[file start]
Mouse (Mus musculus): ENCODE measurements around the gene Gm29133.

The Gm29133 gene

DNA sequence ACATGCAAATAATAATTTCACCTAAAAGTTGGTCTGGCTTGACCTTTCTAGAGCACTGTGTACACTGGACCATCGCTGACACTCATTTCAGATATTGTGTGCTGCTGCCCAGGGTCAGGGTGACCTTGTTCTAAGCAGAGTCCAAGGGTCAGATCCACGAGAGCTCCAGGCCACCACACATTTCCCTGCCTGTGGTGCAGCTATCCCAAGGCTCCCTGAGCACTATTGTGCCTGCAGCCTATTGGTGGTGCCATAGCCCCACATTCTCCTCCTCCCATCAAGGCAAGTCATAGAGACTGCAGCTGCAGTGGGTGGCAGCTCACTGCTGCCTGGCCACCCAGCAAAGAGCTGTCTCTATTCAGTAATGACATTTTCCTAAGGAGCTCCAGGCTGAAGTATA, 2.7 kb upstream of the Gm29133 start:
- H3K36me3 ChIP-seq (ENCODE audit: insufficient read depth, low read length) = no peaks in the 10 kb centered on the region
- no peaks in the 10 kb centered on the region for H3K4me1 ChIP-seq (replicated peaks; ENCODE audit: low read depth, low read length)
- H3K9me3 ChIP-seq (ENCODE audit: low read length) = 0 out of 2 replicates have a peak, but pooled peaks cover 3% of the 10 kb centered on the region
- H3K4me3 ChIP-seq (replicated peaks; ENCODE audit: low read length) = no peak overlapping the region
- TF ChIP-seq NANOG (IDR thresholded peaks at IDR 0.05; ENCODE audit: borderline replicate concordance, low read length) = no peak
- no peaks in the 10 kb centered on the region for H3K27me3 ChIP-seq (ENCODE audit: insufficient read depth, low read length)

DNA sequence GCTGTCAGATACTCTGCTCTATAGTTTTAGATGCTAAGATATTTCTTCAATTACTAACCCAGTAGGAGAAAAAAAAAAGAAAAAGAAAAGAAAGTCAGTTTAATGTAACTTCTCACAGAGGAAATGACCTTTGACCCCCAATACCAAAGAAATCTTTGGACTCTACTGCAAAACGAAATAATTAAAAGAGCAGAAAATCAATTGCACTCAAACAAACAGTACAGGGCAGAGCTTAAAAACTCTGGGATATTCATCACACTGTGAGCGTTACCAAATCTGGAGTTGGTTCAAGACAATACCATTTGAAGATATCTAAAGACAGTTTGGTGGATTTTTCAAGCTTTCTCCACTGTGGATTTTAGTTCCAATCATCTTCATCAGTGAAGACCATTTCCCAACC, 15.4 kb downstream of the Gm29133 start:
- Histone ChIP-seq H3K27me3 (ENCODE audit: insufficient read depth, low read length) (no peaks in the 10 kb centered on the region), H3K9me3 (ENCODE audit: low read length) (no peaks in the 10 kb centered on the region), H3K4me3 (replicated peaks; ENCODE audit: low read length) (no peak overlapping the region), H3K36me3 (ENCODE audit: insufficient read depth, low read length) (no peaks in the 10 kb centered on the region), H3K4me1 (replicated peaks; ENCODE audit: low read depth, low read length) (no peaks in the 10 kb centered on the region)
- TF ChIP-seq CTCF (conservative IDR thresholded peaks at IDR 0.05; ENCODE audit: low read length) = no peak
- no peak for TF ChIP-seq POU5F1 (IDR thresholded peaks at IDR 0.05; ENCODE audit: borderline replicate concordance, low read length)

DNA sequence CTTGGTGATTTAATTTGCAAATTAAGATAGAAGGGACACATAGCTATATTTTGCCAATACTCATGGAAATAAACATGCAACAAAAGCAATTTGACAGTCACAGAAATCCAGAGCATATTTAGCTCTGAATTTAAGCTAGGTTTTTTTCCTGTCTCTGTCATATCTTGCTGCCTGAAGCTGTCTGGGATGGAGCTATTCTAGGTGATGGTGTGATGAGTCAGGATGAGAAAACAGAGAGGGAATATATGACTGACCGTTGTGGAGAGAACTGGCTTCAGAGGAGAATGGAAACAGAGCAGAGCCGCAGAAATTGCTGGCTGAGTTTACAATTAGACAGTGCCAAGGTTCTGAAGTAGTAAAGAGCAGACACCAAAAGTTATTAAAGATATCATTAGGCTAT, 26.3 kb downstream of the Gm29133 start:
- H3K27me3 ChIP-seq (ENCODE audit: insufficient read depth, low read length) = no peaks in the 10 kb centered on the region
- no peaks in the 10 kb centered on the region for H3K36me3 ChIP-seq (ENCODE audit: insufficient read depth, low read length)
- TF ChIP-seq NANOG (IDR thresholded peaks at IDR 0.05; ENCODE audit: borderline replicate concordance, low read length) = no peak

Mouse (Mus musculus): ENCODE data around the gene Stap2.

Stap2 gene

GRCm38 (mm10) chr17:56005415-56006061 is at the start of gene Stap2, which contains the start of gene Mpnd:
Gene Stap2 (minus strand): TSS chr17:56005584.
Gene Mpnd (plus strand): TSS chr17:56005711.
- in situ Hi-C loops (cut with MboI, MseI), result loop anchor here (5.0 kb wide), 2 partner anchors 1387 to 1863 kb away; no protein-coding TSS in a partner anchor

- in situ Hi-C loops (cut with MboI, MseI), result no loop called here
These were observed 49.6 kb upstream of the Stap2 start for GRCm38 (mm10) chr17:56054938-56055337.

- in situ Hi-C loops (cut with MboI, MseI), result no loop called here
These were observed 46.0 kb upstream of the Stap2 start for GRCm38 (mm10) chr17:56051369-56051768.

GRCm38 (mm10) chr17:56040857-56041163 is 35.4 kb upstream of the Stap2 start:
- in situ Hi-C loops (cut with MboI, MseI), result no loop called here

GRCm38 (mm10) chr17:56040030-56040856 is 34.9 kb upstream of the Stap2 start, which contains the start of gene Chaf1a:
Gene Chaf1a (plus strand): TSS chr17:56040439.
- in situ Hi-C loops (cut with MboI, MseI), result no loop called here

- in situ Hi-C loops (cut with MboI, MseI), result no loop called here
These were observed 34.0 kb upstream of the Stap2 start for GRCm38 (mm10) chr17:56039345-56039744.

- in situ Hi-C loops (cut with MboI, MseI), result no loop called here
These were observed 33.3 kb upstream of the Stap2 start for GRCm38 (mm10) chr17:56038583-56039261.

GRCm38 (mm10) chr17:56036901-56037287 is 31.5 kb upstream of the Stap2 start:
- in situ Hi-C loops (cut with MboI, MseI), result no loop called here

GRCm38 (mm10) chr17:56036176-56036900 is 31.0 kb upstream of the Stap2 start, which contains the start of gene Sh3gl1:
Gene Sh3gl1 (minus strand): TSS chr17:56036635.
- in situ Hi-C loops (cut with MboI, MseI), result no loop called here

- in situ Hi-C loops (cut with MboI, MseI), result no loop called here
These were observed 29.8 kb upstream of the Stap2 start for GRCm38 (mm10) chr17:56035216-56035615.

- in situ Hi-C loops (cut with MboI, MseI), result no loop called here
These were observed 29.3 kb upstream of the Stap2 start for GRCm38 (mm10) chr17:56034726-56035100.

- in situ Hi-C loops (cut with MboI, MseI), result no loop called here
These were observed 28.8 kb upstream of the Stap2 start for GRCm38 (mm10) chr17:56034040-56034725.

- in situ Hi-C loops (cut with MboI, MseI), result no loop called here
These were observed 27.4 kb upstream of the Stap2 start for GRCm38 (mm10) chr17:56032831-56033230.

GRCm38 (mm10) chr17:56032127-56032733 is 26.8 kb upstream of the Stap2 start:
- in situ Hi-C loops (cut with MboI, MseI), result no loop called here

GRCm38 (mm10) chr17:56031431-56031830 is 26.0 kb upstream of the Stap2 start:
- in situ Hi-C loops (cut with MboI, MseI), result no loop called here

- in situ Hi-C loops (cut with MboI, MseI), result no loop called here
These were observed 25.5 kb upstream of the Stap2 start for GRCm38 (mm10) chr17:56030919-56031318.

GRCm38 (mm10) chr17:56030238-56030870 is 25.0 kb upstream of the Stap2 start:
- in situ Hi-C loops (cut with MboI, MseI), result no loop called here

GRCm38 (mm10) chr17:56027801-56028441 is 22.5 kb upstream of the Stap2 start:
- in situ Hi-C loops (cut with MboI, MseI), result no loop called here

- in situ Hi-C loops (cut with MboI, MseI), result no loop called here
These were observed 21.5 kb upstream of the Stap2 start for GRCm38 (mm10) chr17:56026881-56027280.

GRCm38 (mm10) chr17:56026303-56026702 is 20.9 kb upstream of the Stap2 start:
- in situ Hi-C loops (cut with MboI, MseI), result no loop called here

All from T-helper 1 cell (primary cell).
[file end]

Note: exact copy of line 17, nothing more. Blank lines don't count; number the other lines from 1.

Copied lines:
- TF ChIP-seq NANOG (IDR thresholded peaks at IDR 0.05; ENCODE audit: borderline replicate concordance, low read length) = no peak